National: Appeals court sympathetic to challenge over voter rules | Associated Press

A federal appeals court on Thursday seemed likely to side with voting rights groups seeking to block Kansas, Georgia and Alabama from requiring residents to prove they are U.S. citizens when registering to vote using a national form. Judges hearing arguments in the case considered whether to overturn a decision by a U.S. election official who changed the form’s proof-of-citizenship requirements at the behest of the three states, without public notice. The dispute is part of a slew of challenges this year that civil rights groups have brought against various state voting laws they claim are designed to dampen turnout among minority groups that tend to favor Democrats. Those challengers have already succeeded in stopping voter ID requirements in North Carolina and Texas and restrictions elsewhere. In the citizenship case, a coalition including the League of Women Voters and civil rights groups say the requirement to show proof undermines efforts to register new voters and deprives eligible voters of the right to vote in federal elections.

National: U.S. officials investigating hacking into more state election systems | CBS News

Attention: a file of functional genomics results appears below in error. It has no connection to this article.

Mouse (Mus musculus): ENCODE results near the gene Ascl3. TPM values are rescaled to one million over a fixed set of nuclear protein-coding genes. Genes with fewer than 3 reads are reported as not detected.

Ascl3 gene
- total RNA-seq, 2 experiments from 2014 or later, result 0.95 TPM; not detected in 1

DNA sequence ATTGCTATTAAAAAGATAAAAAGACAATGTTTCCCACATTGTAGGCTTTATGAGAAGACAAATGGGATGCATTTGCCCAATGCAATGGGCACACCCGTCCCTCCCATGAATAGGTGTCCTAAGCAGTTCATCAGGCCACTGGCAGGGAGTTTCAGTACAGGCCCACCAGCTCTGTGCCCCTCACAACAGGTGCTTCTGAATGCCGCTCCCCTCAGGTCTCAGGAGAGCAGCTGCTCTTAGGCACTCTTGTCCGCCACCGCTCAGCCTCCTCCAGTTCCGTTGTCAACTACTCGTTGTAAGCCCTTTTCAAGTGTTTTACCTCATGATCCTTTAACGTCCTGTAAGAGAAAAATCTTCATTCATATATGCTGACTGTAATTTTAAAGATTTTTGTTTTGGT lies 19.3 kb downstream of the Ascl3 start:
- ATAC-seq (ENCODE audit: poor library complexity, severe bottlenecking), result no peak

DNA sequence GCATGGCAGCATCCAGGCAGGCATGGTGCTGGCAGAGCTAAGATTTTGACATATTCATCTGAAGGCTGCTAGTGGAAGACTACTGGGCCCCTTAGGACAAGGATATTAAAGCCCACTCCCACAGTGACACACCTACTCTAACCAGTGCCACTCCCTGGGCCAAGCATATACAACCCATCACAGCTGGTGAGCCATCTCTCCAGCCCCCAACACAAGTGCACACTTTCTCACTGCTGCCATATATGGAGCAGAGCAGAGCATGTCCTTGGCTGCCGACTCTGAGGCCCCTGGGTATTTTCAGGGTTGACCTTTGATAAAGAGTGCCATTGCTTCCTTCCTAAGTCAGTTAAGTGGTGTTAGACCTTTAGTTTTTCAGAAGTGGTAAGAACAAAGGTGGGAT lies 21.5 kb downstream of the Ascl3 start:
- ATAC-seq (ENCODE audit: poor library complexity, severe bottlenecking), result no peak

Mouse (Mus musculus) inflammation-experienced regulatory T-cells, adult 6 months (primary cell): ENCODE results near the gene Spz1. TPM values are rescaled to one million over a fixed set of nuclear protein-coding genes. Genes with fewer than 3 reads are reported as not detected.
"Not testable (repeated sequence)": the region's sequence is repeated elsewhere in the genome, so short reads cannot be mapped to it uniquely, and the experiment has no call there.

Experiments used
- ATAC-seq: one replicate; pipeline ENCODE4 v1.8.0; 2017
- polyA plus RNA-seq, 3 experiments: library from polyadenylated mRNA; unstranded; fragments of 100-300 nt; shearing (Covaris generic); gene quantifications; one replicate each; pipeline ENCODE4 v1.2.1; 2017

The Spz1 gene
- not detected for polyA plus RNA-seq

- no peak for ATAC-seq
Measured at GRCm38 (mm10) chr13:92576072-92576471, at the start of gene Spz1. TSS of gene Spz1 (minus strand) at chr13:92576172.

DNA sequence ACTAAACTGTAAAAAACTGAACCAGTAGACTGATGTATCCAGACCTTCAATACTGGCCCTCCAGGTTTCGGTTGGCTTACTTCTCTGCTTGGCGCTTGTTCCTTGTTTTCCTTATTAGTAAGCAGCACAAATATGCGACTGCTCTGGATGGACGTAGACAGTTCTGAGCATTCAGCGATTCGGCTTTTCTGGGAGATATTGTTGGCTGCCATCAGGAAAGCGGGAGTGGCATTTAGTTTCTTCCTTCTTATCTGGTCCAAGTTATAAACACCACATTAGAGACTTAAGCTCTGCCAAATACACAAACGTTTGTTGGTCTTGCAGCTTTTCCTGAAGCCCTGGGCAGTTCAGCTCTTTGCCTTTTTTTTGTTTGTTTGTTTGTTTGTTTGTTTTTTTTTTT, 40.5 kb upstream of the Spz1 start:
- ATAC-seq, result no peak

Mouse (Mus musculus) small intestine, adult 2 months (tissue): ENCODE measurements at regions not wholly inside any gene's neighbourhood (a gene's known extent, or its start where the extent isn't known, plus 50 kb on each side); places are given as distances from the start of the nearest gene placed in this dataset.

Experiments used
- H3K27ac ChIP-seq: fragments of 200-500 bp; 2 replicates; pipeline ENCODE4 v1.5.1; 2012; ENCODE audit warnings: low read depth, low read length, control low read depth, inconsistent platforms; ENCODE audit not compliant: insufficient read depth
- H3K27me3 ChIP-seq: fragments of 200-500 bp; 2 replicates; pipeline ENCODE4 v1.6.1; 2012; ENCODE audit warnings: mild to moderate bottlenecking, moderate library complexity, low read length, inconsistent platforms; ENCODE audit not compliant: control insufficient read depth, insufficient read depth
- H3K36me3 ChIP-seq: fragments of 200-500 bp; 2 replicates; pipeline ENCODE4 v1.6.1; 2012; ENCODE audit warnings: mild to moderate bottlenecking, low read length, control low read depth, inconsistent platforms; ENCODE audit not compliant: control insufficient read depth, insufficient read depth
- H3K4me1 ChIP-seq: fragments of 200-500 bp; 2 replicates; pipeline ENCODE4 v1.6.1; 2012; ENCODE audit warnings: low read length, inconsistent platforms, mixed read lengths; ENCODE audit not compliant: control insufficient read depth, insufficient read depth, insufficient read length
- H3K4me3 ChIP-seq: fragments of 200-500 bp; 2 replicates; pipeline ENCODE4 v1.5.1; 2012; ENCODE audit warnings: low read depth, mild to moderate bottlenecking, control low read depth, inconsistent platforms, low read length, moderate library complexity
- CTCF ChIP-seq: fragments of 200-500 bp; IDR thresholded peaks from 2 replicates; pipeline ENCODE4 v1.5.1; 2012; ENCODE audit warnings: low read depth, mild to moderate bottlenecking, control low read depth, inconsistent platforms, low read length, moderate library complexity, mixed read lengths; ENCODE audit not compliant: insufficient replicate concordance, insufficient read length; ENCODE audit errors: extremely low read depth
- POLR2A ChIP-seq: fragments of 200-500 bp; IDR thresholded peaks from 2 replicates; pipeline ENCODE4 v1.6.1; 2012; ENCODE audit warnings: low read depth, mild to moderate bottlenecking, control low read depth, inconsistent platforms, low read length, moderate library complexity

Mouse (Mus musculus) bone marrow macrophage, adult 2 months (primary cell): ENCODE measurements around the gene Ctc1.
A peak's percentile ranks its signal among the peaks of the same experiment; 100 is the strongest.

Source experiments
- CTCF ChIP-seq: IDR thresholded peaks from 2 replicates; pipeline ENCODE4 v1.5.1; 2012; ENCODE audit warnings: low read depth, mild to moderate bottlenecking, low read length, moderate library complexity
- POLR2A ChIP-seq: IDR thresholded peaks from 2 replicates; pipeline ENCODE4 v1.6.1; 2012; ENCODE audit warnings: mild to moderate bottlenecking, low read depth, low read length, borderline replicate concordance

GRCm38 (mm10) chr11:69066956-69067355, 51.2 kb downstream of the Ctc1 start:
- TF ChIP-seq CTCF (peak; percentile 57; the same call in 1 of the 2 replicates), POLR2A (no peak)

U.S. officials are expanding their investigation into the hacking of state election systems as officials believe more states beyond just Arizona and Illinois were affected, a government official has confirmed to CBS News. Law enforcement officials were summoned to Capitol Hill to brief House and Senate leaders on the investigation into the cyberattack on election systems, CBS News’ Jeff Pegues reports. Sources tell CBS News that the Department of Homeland Security will soon send out an alert to election officials across the country about the intrusions. The alert is expected to offer states specific assistance and detail preventative measures they can take to make their systems more secure. Officials declined to offer specifics, and called the investigation “highly confidential.” While U.S. officials are looking into whether Russia is tampering with the election process, FBI Director James Comey predicted Thursday that the cyberattacks won’t change the outcome of the election race.

National: Hack the vote: Experts say the risk is real | CSO Online